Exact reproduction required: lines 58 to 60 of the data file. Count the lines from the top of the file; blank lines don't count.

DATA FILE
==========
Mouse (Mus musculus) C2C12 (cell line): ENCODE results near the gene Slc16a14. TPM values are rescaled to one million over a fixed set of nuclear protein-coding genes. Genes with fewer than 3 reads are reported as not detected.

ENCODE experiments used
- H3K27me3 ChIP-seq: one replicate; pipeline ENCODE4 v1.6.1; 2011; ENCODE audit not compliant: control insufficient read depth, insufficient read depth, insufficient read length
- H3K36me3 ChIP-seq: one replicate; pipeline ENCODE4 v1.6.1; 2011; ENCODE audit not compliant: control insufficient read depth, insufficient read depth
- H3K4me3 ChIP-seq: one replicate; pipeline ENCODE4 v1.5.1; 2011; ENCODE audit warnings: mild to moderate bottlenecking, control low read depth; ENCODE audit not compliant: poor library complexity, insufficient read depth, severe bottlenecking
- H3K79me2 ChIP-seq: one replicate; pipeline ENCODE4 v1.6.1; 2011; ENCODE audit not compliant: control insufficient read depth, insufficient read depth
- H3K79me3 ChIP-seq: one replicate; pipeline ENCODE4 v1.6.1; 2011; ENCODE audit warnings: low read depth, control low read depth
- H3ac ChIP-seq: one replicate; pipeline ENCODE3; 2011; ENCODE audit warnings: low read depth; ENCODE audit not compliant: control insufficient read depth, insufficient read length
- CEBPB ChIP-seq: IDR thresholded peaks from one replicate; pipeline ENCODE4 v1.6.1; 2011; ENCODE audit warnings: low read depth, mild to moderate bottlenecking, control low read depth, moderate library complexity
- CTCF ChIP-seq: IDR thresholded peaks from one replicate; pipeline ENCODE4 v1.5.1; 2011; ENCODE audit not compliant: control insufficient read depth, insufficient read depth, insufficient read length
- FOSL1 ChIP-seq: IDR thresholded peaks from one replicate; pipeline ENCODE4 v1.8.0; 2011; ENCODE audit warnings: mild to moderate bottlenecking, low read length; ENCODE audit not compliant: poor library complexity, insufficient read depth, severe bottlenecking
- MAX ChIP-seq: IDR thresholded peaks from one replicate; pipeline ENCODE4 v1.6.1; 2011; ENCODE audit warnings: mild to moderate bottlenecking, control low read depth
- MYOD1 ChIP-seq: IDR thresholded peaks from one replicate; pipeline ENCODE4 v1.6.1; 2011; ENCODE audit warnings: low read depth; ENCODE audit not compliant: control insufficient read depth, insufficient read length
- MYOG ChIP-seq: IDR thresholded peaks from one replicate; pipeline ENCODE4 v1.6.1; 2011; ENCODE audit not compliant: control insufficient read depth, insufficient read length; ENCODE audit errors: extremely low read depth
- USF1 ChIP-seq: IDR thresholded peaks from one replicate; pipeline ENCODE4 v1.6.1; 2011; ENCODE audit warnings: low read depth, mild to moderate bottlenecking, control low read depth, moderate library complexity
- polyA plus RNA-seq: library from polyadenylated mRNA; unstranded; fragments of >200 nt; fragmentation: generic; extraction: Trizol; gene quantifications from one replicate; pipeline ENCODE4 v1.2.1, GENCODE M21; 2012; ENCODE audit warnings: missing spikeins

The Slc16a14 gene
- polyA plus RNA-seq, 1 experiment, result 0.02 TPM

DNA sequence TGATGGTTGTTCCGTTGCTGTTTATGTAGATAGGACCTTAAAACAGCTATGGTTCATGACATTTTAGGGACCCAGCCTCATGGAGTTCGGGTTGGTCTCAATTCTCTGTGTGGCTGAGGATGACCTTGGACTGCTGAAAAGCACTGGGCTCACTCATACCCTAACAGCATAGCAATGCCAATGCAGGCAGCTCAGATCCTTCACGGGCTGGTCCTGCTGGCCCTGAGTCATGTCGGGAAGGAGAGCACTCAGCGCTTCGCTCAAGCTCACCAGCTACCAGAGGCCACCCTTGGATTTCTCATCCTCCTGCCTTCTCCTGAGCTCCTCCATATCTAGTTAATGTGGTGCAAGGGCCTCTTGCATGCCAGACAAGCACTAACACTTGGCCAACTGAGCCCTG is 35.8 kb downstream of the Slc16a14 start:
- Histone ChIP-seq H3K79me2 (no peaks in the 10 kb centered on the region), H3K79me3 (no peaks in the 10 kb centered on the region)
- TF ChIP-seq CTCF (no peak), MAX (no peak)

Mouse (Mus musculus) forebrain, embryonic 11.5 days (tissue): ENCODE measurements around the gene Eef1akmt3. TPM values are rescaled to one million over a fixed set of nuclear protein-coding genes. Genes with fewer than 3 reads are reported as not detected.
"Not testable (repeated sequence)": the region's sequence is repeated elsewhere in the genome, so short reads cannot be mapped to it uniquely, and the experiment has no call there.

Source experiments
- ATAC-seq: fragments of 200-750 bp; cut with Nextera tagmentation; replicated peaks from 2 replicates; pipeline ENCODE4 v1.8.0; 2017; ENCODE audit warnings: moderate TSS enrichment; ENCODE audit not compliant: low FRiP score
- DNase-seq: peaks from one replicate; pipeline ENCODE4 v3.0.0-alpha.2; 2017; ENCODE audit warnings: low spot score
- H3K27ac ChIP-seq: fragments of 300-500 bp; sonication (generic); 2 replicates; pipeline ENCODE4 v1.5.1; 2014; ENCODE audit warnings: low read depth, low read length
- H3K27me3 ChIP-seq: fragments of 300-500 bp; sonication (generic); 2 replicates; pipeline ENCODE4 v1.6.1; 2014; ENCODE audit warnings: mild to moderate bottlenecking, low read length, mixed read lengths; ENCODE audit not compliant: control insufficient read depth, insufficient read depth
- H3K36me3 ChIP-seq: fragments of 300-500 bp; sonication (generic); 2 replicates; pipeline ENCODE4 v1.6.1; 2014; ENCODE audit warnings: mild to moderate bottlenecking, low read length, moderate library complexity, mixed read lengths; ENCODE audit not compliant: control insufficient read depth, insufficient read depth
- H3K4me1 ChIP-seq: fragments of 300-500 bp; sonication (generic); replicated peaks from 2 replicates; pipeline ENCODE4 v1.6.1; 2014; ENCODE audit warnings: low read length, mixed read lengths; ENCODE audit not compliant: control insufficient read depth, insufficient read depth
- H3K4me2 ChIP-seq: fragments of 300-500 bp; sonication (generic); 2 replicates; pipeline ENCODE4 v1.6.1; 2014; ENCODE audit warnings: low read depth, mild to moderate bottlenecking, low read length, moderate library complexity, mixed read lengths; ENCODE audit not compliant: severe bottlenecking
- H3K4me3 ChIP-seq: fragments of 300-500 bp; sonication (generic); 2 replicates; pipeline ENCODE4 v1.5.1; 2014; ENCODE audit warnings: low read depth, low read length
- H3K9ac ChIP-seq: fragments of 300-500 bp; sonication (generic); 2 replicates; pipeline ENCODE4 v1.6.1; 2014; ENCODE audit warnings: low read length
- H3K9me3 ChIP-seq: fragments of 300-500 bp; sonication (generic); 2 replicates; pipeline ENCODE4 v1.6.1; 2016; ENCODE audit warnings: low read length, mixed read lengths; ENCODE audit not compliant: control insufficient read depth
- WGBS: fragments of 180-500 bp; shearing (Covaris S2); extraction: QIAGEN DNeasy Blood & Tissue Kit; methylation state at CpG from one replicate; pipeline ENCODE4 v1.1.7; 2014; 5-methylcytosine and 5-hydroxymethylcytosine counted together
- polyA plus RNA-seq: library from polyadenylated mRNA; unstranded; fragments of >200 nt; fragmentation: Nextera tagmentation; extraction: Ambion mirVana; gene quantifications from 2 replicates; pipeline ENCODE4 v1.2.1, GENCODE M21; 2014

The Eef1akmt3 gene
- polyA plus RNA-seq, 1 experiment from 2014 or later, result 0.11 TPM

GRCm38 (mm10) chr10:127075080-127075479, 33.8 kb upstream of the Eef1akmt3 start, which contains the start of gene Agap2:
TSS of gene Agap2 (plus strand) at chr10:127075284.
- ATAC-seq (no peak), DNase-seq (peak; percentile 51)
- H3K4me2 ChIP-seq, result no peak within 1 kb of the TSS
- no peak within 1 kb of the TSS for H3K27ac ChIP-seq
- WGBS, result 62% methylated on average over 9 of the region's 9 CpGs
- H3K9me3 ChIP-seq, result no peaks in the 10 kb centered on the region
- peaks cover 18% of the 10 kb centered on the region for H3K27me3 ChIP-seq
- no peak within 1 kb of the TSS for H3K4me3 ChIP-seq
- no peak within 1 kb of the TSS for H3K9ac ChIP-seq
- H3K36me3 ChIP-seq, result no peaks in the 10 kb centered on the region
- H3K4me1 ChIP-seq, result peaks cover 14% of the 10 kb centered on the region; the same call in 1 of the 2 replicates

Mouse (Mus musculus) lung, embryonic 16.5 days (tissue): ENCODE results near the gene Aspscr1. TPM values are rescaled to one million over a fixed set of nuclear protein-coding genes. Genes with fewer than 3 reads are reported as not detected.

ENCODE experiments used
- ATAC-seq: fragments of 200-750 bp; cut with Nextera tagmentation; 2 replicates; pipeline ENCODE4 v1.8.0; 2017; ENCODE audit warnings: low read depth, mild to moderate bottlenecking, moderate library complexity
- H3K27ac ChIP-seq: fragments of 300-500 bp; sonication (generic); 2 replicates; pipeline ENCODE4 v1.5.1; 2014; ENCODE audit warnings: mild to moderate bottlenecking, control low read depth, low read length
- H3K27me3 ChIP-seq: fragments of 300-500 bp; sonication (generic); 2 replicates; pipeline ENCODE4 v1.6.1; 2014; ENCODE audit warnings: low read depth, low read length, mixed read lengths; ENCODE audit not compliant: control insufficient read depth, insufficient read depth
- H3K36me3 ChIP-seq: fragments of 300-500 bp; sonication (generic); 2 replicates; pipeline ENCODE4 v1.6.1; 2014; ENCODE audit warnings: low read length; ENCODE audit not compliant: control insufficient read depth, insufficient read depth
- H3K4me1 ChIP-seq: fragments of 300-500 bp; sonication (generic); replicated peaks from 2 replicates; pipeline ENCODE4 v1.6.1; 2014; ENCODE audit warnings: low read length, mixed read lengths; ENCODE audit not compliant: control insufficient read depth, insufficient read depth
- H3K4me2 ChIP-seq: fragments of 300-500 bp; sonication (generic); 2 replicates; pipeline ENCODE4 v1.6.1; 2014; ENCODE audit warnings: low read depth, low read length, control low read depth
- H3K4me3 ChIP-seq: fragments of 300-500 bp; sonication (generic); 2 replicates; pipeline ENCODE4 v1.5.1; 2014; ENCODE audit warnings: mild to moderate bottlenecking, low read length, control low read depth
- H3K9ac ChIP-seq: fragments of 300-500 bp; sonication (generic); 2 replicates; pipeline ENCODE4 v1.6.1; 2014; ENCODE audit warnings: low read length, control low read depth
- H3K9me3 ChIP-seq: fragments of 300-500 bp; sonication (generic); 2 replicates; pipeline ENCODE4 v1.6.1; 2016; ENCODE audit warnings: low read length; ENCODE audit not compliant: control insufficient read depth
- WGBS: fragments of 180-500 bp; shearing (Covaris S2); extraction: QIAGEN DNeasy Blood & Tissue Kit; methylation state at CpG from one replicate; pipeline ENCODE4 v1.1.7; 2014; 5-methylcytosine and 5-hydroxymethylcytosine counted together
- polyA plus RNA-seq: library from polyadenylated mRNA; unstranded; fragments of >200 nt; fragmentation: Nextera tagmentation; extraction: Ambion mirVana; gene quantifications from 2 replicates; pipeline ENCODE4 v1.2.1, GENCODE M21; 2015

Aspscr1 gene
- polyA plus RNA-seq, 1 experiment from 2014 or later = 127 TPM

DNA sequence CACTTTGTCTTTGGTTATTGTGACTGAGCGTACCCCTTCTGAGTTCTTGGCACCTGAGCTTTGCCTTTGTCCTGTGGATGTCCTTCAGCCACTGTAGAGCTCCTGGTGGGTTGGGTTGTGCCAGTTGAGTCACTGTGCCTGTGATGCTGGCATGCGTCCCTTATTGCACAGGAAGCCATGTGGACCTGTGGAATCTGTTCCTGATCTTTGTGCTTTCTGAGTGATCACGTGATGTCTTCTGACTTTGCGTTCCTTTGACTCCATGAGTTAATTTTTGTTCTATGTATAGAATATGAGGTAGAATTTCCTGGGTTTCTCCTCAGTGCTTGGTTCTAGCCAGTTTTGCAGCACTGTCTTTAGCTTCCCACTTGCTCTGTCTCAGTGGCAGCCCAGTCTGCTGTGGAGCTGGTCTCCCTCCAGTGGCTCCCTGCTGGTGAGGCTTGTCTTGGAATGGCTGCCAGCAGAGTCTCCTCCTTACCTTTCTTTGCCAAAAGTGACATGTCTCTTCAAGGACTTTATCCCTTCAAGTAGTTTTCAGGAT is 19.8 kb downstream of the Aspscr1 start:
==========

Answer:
- H3K4me2 ChIP-seq: fragments of 300-500 bp; sonication (generic); 2 replicates; pipeline ENCODE4 v1.6.1; 2014; ENCODE audit warnings: low read depth, low read length, control low read depth
- H3K4me3 ChIP-seq: fragments of 300-500 bp; sonication (generic); 2 replicates; pipeline ENCODE4 v1.5.1; 2014; ENCODE audit warnings: mild to moderate bottlenecking, low read length, control low read depth
- H3K9ac ChIP-seq: fragments of 300-500 bp; sonication (generic); 2 replicates; pipeline ENCODE4 v1.6.1; 2014; ENCODE audit warnings: low read length, control low read depth